Once upon a time, Kaeley Einheuser would have been the last person to approach a beehive.
But then St. Joseph’s Academy in St. Augustine, Florida, where Einheuser is a senior, hosted a local beekeeper during Earth Week last year.
After learning about the big role tiny bees play as pollinators in the Earth’s ecosystem, she became an ardent, um, bee-liever.
“I used to be really scared of bees,” Einheuser said. “I would totally freak out. Now, I want to save them.”
Einheuser is one of three seniors at St. Joseph’s Academy who founded the school’s new BeeKeeping Club, which has set the Catholic academy abuzz.
Einheuser, Maggie Tibbets and Katie Whitehouse are the club’s Queen Bees, and note with pride that worker bees are female. They’re nature’s original “girl bosses,” they say with a laugh.
On a more serious note, Whitehouse said the climate changes imperiling the planet have revealed the importance of biodiversity, where bees play an outsized part. According to the National Science Foundation bees increase production of about 75% of our crop species.
St. Joseph’s Beekeeping Club, which has attracted 10-15 students to its meetings, strives to educate students about the importance of bees in the ecosystem and give students hands-on experience with caring for beehives.
Well, not exactly “hands on.” The students need protective equipment, including gloves and hats. A recent grant from the Victory Noll Sisters through Catholic Climate Covenant will help them purchase safety gear like suits, so more students can participate. The club is hoping to have its first honey “harvest” in April.
Einheuser, Tibbets and Whitehouse agreed that their interest in beekeeping was inspired not only by science, but by spirituality as well.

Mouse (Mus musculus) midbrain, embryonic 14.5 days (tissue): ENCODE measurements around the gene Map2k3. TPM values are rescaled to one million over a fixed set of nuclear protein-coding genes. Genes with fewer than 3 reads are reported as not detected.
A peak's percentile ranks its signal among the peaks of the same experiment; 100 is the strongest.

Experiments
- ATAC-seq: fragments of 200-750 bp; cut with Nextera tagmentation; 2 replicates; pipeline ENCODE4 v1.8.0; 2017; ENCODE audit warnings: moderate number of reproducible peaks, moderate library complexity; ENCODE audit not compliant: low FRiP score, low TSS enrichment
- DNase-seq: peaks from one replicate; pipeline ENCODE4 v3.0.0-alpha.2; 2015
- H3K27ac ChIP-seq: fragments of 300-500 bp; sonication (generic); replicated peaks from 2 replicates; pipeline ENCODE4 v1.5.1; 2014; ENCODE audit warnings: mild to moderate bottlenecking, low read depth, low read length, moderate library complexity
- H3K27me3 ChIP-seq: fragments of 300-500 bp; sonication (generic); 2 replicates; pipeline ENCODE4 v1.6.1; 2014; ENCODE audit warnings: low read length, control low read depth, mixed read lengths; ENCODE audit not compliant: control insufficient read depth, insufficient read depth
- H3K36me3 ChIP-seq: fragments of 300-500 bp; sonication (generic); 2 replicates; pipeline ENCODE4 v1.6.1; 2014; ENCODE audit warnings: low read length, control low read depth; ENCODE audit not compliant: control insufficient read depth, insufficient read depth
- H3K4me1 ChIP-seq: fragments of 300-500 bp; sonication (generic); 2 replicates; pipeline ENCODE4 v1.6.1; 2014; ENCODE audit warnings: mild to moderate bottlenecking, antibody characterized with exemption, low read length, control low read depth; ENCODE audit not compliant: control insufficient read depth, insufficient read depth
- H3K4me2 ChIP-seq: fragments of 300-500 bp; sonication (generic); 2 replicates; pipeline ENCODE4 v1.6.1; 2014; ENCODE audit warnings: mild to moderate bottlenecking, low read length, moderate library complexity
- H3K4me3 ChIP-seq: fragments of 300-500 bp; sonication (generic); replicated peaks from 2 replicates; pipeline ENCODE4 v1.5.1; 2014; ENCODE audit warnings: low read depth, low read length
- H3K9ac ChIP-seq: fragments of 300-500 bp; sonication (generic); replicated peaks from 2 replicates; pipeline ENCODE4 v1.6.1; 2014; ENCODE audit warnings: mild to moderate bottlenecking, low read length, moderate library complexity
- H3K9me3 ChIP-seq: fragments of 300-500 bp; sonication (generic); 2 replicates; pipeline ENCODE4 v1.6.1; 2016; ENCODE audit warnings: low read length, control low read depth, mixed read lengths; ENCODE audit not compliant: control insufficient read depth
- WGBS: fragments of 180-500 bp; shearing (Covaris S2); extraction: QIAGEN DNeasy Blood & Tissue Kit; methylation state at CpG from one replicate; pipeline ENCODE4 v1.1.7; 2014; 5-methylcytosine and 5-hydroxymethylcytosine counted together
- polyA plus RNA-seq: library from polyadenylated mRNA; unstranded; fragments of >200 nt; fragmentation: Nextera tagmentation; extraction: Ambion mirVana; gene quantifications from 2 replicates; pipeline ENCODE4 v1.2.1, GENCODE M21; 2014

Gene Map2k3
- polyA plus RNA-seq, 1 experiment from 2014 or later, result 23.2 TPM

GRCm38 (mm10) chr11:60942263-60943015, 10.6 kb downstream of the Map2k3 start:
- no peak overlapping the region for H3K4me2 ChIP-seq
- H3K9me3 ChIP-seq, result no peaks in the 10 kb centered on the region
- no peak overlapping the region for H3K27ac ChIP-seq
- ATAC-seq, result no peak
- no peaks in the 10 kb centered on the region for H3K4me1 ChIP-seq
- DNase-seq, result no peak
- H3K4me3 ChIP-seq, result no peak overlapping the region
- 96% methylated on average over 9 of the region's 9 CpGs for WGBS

“As students at a Catholic school, we are taught to care for everyone and for nature,” said Whitehouse. “We are called upon to be stewards of the Earth. With the beehive, we are giving back to God, sharing in his Creation and showing our respect for nature.”
Tibbets added that bees demonstrate how intricate nature’s ecosystems are, and how even the tiniest pieces have unique and important roles to play.
St. Joseph’s Academy keeps its beehive next to a pond on campus, near a grove of trees and small garden, where they hope to add more flowers. It’s far enough from the school to keep apiary intruders out of the classroom, but occasionally one will buzz into the cafeteria.
“Sometimes, the girls will try to swat at it,” said Einheuser, “and I’m like, ‘No! Don’t do that, it’s part of our beehive!’”
Among the other Victory Noll Sisters grant awardees are college campus ministries, parishes, elementary and high school creation care programs, charities agencies, state Catholic conferences, men and women religious communities, and many others. To view a full list of winners, click here.